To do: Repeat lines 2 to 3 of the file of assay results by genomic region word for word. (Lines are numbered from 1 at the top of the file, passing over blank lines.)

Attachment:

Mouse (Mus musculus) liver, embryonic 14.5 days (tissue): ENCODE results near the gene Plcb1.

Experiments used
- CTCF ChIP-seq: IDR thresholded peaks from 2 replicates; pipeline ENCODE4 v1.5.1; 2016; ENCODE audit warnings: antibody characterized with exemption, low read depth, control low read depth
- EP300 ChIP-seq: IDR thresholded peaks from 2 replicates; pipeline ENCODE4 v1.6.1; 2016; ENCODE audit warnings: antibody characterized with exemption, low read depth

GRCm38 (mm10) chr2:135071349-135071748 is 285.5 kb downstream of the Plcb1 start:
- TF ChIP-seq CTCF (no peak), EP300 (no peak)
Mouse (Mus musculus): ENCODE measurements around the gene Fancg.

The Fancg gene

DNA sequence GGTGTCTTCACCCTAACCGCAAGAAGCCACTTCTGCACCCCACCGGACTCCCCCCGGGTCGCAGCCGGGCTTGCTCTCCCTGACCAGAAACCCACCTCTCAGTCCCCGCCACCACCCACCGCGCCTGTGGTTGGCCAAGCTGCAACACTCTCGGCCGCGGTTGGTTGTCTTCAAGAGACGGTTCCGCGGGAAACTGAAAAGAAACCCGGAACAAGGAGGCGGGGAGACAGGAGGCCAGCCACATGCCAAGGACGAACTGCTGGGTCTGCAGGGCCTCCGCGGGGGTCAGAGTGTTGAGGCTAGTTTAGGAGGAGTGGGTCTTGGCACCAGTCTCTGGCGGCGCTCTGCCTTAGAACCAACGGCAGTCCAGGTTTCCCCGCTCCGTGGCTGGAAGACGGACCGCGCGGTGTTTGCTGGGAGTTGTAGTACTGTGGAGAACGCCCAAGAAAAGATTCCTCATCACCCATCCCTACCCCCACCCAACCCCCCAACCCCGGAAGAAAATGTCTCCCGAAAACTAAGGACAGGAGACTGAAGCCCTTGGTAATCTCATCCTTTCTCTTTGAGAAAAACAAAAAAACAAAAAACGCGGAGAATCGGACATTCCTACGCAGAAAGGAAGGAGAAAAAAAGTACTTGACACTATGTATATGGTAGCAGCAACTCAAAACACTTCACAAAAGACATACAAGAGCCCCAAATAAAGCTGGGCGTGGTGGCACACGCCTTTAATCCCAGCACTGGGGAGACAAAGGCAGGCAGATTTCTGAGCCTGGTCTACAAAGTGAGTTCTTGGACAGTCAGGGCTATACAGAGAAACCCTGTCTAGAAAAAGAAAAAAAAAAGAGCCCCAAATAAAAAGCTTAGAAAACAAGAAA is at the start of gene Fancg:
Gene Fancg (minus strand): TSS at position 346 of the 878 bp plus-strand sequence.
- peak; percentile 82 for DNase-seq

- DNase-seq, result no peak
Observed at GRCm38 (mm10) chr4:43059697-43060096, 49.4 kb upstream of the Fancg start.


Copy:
Experiments used
- CTCF ChIP-seq: IDR thresholded peaks from 2 replicates; pipeline ENCODE4 v1.5.1; 2016; ENCODE audit warnings: antibody characterized with exemption, low read depth, control low read depth